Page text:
I found a few more of his videos. In the english subtiles you see he gives pretty detailed explanations of what/why he is doing.
His utube ID is Земляк if you want to find more of him.
By the way, in the subtitles “grafting” is translated into "vaccination"
In the first:
On June 5, 2019 he grafts a fully leafed 1/2 inch thick scion which is obviously a 2nd or 3rd year growth into the trunk bark of an old gnarly apple tree. By July 26, 2019 (51 days) he has 45 centimeters (17 inches) of growth.
In the second:
On June 15, 2020 he grafts a fully leafed apricot scion and by June 30 ( 2 weeks!!) he has established very good growth.
In the third: Its a plum in August
in the fourth
It is a Appricot and peach multigraft.
I am NOT putting this up to throw any shade on anyone else or on other methods and practices of doing this. I am doing this is because these turned my grafting knowledge universe" topsy turvy and now maybe I, and others, can be less nervous about grafting:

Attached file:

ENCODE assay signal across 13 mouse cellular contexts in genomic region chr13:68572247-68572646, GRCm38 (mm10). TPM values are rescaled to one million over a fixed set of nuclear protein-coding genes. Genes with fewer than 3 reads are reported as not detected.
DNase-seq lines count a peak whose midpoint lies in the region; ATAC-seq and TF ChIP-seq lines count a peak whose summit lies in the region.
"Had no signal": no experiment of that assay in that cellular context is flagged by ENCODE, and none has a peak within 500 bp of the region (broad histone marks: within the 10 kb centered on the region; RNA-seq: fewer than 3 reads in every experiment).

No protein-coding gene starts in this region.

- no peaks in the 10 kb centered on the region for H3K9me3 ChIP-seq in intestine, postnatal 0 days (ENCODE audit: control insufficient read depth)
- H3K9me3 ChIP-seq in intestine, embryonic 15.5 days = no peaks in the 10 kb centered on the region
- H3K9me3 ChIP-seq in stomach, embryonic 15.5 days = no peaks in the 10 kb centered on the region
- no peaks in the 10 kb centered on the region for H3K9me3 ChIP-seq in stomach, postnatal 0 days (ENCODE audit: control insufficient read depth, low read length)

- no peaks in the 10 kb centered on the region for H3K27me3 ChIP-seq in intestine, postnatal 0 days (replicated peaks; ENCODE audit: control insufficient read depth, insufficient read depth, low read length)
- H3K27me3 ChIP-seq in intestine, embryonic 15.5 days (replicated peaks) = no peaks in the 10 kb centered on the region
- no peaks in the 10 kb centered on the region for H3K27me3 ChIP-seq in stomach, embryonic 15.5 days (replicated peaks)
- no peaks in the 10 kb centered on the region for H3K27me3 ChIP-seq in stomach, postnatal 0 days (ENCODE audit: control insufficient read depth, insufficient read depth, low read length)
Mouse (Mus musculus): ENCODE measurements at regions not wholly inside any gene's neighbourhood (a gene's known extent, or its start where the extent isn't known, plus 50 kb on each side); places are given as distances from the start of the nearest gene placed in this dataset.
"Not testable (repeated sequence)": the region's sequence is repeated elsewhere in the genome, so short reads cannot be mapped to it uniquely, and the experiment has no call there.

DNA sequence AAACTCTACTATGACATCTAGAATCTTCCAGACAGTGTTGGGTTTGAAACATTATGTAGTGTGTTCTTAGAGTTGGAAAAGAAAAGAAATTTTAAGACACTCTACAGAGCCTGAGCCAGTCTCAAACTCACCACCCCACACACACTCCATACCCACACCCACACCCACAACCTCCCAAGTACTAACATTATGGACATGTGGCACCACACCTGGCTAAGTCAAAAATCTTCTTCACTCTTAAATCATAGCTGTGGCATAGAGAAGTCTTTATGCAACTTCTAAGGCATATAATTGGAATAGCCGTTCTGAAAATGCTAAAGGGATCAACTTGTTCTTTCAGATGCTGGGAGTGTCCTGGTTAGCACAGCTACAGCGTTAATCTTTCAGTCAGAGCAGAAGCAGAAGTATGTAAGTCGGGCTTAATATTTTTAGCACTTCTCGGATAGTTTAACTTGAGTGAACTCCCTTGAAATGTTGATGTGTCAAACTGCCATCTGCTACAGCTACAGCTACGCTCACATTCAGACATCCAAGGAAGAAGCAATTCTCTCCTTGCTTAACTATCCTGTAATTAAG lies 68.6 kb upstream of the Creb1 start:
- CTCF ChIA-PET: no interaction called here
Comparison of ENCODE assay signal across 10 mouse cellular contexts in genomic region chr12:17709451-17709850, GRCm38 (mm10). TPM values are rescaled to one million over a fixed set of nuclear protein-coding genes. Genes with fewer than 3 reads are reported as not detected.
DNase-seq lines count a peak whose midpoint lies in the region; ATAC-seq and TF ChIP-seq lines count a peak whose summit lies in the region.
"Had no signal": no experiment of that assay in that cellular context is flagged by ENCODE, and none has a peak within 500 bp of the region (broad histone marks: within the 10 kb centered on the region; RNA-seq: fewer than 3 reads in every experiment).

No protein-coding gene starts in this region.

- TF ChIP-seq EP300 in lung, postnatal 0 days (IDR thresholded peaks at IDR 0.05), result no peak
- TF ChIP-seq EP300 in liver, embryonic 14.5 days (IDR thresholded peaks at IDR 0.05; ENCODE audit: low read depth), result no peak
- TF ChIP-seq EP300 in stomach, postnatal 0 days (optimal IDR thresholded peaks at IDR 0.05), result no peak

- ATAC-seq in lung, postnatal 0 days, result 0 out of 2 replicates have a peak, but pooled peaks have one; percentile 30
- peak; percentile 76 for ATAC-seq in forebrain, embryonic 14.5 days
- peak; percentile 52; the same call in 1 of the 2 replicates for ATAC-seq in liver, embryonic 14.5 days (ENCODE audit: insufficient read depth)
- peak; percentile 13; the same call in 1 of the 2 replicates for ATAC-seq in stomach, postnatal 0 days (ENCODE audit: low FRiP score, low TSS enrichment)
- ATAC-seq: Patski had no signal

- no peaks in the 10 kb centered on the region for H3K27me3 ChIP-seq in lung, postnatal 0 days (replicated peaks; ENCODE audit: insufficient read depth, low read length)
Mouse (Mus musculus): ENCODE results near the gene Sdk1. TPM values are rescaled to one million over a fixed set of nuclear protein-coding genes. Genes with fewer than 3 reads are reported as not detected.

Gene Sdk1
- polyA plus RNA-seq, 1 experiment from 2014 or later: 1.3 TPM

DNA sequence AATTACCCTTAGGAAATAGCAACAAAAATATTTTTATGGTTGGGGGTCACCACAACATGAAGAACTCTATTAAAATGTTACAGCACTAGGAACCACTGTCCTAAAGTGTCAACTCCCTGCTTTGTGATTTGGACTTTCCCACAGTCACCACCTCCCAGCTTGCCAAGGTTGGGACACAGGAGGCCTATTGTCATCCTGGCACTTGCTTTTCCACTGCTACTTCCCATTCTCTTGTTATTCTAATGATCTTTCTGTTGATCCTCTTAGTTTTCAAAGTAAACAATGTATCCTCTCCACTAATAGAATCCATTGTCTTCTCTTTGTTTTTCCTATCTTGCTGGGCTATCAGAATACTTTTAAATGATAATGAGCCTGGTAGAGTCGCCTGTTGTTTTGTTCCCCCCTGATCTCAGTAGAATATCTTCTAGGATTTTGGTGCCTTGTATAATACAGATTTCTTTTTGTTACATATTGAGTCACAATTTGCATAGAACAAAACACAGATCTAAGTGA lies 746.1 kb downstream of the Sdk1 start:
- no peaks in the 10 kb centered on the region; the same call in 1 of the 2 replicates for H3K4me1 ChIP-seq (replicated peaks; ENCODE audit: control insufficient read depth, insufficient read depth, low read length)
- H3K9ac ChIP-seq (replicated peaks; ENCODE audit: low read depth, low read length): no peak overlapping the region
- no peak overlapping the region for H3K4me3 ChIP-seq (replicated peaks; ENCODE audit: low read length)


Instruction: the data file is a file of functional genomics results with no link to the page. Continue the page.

- All of these are done with actively growing current year’s scion wood.
- His methods are definitely not as “surgical” as our practices. He does not have a super sharp, single bevel, Swiss/German/Japanese surgical steel blade.(see the video). I think he borrowed one of his knives from Conan the Barbarian.
- He grafts onto any area of the tree where he can find cambium to cambium contact.
Notice the huge amount of new growth he gets in 2-6 weeks? I always thought that bud or “T” grafts were ‘forget it til next year and hope you did it right’.
Some of the subtitle translations go by pretty quickly but at the end of the video I posted in my original post, he points to a piece of plywood and says he put it on the “north, to keep the graft warm”.
MY TAKEAWAY: If apples form fruiting buds on 2 year old wood, you just got one year old wood in one month and if peaches, plums and apricots do it on last years wood, you graft today and have fruit next year; neat! Oh, and the mysterious is a little less mysterious.
Hope this helps in stress reduction